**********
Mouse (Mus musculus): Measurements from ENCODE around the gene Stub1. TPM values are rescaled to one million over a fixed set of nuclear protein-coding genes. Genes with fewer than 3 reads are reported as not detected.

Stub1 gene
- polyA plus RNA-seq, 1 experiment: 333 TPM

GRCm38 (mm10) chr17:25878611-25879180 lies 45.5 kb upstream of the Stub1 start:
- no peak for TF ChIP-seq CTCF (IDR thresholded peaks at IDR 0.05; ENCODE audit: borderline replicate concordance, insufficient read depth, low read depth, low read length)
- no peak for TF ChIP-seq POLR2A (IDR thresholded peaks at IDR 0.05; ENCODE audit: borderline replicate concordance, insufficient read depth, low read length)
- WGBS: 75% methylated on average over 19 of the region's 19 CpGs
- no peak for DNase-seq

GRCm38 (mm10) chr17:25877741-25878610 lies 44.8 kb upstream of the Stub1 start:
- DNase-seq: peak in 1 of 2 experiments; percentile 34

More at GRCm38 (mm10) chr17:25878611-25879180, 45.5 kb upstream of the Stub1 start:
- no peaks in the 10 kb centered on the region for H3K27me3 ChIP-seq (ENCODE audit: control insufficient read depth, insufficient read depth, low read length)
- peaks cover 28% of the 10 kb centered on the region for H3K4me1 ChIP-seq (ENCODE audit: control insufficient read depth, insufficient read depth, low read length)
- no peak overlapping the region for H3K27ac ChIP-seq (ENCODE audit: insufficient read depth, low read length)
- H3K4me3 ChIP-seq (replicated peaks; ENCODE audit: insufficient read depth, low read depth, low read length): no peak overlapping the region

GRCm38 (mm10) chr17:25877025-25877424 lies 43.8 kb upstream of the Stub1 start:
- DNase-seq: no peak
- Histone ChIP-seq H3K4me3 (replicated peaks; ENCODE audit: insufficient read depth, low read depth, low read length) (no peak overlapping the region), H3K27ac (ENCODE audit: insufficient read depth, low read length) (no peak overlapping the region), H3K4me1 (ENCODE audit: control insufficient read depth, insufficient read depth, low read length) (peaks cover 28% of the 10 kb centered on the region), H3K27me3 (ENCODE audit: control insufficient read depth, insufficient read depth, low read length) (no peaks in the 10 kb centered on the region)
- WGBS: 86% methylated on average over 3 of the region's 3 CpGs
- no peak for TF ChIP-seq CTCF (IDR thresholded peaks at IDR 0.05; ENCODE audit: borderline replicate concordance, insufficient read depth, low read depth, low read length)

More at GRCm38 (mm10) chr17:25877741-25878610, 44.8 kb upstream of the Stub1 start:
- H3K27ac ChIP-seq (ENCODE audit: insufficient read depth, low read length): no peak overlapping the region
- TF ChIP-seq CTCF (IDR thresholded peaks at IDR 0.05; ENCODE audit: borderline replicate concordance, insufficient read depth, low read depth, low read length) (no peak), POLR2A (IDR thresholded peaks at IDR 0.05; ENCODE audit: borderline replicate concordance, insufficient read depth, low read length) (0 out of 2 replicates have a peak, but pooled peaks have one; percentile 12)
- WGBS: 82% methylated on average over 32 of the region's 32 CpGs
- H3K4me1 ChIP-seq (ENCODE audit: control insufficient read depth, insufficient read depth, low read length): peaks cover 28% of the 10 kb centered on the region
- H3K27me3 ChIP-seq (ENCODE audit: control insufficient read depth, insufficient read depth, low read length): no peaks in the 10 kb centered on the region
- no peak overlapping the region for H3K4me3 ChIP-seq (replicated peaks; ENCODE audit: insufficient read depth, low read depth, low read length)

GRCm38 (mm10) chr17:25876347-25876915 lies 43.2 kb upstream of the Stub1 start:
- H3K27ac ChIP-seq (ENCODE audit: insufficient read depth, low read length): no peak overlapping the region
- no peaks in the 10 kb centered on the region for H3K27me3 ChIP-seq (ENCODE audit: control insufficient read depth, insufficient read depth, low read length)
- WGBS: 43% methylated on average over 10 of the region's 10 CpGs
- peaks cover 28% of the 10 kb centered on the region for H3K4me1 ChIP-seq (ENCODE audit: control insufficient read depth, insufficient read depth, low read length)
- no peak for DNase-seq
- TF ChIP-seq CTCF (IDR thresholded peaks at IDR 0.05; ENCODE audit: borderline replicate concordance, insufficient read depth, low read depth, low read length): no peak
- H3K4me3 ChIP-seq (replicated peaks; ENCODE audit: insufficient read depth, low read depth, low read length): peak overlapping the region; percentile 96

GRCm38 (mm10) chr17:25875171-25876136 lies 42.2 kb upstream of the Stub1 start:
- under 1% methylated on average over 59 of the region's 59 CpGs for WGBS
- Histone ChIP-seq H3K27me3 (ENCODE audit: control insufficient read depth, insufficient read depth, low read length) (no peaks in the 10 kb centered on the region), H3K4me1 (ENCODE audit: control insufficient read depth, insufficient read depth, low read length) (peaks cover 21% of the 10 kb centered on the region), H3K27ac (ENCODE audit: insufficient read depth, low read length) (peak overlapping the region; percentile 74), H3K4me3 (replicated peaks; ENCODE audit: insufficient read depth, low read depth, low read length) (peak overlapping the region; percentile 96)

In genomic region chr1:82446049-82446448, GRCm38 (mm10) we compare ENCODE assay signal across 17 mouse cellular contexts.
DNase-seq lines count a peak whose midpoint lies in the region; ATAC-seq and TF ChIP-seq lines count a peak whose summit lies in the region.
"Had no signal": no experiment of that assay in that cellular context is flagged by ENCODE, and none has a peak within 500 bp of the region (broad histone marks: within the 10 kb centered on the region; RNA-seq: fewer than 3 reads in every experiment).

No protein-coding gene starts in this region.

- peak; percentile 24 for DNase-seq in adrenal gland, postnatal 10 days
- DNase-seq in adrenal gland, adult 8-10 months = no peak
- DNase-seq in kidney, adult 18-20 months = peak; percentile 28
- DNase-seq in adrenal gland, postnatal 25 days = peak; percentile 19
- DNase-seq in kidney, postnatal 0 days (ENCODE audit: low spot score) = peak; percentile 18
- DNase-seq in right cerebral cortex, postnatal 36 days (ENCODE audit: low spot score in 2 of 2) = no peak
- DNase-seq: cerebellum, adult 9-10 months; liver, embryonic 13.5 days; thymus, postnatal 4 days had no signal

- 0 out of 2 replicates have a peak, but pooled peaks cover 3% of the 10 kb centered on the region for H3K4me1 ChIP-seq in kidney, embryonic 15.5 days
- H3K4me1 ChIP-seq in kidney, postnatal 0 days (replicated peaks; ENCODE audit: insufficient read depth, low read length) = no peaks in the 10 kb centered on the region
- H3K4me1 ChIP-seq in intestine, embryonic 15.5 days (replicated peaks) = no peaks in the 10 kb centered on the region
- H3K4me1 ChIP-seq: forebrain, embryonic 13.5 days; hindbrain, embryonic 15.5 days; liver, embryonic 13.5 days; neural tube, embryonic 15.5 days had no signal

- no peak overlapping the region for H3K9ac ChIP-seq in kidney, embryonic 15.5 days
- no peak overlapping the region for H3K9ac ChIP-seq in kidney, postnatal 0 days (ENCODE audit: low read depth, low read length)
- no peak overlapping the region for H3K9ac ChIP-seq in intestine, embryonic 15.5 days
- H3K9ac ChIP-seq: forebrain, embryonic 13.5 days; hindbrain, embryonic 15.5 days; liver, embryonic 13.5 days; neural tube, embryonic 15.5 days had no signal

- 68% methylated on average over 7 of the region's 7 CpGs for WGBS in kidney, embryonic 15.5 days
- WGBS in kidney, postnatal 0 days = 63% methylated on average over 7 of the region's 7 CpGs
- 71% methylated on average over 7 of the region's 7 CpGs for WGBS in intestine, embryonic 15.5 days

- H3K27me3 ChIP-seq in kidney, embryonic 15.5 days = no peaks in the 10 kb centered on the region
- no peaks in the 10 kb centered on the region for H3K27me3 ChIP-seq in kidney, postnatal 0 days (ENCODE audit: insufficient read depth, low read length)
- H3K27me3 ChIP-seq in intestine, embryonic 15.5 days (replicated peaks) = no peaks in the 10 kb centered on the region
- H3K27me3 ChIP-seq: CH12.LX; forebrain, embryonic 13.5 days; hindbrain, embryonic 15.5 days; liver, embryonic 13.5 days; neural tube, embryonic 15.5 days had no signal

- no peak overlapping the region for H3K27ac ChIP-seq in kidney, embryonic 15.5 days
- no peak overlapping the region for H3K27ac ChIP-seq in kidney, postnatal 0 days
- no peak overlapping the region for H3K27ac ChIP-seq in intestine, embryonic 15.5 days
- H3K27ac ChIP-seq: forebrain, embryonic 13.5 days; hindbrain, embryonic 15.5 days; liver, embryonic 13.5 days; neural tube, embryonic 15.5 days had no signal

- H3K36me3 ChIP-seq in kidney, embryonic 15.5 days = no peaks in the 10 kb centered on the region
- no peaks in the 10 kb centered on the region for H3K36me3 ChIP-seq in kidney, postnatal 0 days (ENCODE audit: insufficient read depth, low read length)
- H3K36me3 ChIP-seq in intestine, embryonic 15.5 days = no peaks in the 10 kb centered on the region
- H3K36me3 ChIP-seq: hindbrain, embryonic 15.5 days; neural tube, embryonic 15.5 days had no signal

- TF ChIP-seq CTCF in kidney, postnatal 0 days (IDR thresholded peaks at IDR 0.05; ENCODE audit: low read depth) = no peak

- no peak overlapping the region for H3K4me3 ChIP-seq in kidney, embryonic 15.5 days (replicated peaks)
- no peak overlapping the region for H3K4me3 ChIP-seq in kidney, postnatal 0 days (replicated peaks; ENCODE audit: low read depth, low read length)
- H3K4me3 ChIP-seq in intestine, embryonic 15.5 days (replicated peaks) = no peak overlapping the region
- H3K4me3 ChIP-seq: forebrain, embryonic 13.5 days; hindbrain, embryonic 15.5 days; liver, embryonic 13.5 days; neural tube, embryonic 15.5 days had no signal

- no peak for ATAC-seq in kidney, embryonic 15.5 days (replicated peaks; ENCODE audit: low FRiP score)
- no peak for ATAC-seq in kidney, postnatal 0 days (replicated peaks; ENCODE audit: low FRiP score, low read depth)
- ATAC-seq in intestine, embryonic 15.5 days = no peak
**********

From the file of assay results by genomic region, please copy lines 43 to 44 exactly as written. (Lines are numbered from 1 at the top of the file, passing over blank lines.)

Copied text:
- peak; percentile 24 for DNase-seq in adrenal gland, postnatal 10 days
- DNase-seq in adrenal gland, adult 8-10 months = no peak